Beyond Brexit: Northern Ireland's young activists are building hope

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Nicola Browne

20178-19 Atlantic Fellow for Social and Economic Equity

As turmoil around Brexit continues, the 1998 Good Friday Agreement, which concluded over 30 years of conflict in Northern Ireland, hangs in the balance.

A “hard border” between Northern Ireland and the Republic of Ireland might result from the fallout of Brexit, which could heighten tensions and has led some to ponder the likelihood of a return to scenes of violence and unrest that many assumed were consigned to the past. For many, however, the past never really went away.

Social and economic inequality in areas such as employment and housing played a key role in originating and sustaining the conflict in Northern Ireland and little has changed on that front in the communities that suffered most.

Twenty years after the peace agreement, the areas that experienced the highest number of conflict deaths (West Belfast) and second-highest (North Belfast) remain the most impoverished, even though they now sit cheek by jowl with the new Belfast campus for the University of Ulster and glittering office blocks delivered through publicly funded incentives to big business.

Suicide rates have rocketed in the years following the conflict and are now the highest in the United Kingdom, with economically deprived areas experiencing three times as many suicides as non-deprived areas. The long-term unemployment rate (percentage of the unemployed who’ve been without work for one year or more) is 63 per cent, compared with 27 per cent in the United Kingdom.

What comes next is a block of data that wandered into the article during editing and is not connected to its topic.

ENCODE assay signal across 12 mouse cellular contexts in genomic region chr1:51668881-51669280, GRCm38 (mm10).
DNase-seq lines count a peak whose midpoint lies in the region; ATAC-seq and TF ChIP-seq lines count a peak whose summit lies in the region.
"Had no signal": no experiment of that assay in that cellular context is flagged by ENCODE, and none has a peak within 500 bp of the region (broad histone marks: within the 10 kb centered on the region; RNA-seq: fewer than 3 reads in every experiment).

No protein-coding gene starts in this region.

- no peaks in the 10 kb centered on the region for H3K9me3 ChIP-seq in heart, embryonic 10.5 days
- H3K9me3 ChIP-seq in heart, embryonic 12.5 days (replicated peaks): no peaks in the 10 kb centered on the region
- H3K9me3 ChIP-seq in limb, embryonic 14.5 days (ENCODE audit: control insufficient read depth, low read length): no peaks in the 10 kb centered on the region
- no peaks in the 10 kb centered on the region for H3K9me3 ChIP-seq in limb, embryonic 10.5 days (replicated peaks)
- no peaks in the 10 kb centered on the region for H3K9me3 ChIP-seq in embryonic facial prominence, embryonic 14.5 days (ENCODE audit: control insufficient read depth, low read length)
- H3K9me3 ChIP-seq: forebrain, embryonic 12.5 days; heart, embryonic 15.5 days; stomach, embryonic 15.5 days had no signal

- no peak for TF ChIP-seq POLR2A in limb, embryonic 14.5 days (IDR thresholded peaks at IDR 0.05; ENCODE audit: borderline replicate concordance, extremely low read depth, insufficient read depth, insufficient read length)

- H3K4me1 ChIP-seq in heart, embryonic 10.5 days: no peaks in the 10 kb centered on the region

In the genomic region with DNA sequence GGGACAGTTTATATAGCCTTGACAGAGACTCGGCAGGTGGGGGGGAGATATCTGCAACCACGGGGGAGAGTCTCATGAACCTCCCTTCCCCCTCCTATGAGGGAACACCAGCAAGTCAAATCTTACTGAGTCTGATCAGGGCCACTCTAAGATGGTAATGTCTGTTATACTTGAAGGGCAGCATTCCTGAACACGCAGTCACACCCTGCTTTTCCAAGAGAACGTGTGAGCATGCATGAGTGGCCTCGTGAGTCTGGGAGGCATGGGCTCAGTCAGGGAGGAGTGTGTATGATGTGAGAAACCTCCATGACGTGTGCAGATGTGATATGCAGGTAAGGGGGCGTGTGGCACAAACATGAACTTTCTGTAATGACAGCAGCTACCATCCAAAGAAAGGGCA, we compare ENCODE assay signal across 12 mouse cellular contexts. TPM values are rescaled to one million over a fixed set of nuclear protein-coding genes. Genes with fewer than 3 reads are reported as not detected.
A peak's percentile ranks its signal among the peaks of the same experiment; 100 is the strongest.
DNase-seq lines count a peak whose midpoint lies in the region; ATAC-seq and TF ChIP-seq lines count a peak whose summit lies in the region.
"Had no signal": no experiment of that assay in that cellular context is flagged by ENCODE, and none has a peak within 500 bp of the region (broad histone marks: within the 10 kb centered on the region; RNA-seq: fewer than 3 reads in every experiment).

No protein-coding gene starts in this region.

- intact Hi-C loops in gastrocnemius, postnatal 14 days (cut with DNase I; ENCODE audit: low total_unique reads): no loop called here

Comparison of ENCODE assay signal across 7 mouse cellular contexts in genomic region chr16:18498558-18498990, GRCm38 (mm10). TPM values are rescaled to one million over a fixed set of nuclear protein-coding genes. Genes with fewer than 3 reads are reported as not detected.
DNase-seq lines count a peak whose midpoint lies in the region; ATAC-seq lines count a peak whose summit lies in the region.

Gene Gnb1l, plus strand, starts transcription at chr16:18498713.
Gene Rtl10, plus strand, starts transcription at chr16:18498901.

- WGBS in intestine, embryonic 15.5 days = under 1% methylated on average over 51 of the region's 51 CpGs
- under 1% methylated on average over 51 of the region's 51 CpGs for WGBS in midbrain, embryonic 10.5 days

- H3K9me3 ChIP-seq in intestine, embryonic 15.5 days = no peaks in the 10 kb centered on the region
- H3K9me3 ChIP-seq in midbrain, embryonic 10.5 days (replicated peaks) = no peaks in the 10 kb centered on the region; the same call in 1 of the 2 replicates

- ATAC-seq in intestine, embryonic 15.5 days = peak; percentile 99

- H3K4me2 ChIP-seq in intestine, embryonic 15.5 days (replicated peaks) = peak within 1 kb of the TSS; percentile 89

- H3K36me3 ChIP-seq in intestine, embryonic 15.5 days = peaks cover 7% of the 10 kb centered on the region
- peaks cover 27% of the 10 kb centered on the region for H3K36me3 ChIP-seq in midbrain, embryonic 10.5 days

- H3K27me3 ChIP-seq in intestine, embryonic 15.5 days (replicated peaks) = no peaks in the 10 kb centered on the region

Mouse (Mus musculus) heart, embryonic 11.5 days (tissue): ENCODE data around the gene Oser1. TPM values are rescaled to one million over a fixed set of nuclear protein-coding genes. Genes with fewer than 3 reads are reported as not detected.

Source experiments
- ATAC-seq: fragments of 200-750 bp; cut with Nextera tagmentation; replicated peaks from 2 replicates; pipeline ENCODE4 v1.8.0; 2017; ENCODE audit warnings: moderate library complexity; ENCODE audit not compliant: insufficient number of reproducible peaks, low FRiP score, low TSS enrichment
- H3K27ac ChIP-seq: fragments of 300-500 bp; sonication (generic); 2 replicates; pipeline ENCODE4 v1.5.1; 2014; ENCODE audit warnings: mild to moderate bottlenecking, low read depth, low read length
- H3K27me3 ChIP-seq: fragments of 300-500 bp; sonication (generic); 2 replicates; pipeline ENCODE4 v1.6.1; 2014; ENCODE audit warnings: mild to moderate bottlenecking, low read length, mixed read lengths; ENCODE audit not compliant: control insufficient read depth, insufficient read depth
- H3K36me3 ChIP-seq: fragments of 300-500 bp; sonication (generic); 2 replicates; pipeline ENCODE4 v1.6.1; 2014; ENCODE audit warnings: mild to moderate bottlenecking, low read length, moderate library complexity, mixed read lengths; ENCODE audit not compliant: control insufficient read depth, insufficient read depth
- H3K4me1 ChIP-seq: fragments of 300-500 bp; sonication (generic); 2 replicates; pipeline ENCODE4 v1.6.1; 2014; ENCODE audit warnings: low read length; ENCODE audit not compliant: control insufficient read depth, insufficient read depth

Read Nicola Browne’s full blog post on Inequality.org

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Nicola Browne is a 2018-19 Atlantic Fellow for Social and Economic Equity. A human rights activist with 18 years of experience in NGOs and academia, she is the former director of policy for the Participation and the Practice of Rights project (PPR), in Belfast, Northern Ireland. She tweets at @nicolajbrowne.

The views expressed in this post are those of the author and do not necessarily reflect the position of the Atlantic Fellows for Social and Economic Equity programme, the International Inequalities Institute, or the London School of Economics and Political Science.

Image by Garry Gavan from Pixabay